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November 21, 2014

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At the betting window, extreme is in

So far, scores back up the theory that no line is too large a risk when wagering on NFL’s best or worst teams

A major undercurrent of the football betting season has been driven by the notion that the gap between the haves and the have-nots in the NFL has not been bigger in recent memory.

Every season yields a couple of teams that are clearly superior and a couple that are clearly inferior.

This year, however, bettors and oddsmakers say, the difference appears more extreme.

When the talent gap grows so large, the theory goes, it becomes difficult for oddsmakers and the betting public to settle on a proper point spread in games involving the superior or inferior teams — or both at the same time.

Historically in the NFL the point spread — in tandem with the ballyhooed concept of parity in the league — has served as a pretty good equalizer, resulting in poor teams’ ability to cover the spread at a reasonable rate.

At some point, though, it becomes a correct betting strategy to “pile on” by betting against the league’s worst teams regardless of the spread and by backing the league’s best teams at the window no matter how high the betting line.

The conventional wisdom among bettors suggests we might have reached that point this year.

Perhaps a bit surprisingly, so does an objective look at the numbers.

Normally I’d be inclined to dismiss this kind of “wisdom” as a symptom of sports gamblers’ deep-rooted tendency to overemphasize what has happened recently rather than taking a long-range view.

But so far this NFL season, it looks as if the conventional wisdom is right.

The time-tested method to test claims that parity is dead, or the worst teams are completely hopeless even after taking the point spread into account, involves looking at teams’ net point differential — the difference between the number of points they have scored and allowed. (Note: Any pushes, and Monday night’s result, are disregarded in point-spread records.)

This season, the New Orleans Saints own the league’s best point differential at 16.5 points a game (165 net points, or 369 points scored and 204 allowed, in 10 games).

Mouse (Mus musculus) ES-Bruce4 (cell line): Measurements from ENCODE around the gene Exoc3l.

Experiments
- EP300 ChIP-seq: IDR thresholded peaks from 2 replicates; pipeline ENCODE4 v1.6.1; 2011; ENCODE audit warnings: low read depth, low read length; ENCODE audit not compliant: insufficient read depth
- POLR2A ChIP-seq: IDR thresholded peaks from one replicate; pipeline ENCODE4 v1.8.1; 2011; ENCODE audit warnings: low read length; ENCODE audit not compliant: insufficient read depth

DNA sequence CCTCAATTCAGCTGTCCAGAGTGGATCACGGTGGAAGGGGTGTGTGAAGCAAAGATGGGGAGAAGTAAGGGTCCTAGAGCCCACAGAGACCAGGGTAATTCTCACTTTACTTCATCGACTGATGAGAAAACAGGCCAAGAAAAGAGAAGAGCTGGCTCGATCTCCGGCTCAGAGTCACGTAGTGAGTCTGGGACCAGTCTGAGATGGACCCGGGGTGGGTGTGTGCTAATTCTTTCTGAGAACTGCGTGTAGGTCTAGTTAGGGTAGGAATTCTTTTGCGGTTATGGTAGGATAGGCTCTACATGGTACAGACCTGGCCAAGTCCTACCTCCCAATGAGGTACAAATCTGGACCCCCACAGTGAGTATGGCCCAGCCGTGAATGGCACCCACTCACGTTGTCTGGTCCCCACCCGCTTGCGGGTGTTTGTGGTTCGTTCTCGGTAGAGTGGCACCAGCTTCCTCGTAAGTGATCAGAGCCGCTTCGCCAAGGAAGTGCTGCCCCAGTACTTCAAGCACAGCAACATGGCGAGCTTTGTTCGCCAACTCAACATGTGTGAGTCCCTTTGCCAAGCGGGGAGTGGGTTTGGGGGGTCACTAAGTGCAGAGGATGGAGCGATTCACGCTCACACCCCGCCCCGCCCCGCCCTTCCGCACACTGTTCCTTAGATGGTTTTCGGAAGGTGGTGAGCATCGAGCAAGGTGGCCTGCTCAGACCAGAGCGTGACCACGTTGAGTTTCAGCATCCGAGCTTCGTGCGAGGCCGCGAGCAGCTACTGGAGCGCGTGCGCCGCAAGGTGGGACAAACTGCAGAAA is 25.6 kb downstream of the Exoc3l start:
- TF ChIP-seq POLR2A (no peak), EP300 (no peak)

The Minnesota Vikings (with a point differential of 12.6 points a game), New England Patriots (12.6) and Indianapolis Colts (10.9) round out the top four.

The Saints’ figure of 16.5, if they keep it up for the entire regular season, would rank No. 3 in the past 20 years. Only the 2007 Patriots (19.7) and the 1999 St. Louis Rams (17.8) rate higher in that span.

In fact, only five other teams in the past 20 years finished the season with higher figures than the Vikings and Patriots have compiled so far this year: the 2001 Rams (14.4), 1998 Vikings (16.3), 1996 Green Bay Packers (15.4), 1994 San Francisco 49ers (13.1) and 1991 Washington Redskins (16.3).

At the other end of the spectrum, the Rams this season own the NFL’s worst point differential at negative 15.2 points a game (negative 167 net points, or 130 points scored and 297 allowed, in 11 games).

The bottom four also includes the Cleveland Browns (negative 14.3), Oakland Raiders (negative 13) and Detroit Lions (negative 12.9).

The Rams’ figure would rank No. 4 on the most dismal list in the past 20 years. It was exceeded only by the Lions last year (negative 15.6), the 2000 Browns (negative 16.1), and the 1990 Patriots (negative 16.6).

And only four other teams in that 20-year span have posted a worse number than the Browns have this season: the Rams last year (negative 14.6), the 2000 Arizona Cardinals (negative 14.6), the 1991 Colts (negative 14.9) and the 1990 Browns (negative 14.6).

More significantly to football bettors, this year’s clearly superior and clearly inferior NFL teams have shown their true colors with their records against the point spread. The Saints, Vikings, Patriots and Colts have compiled a 26-13 record against the point spread (67 percent), with the Rams, Browns, Raiders and Lions going a collective 17-25 against the spread (40 percent).

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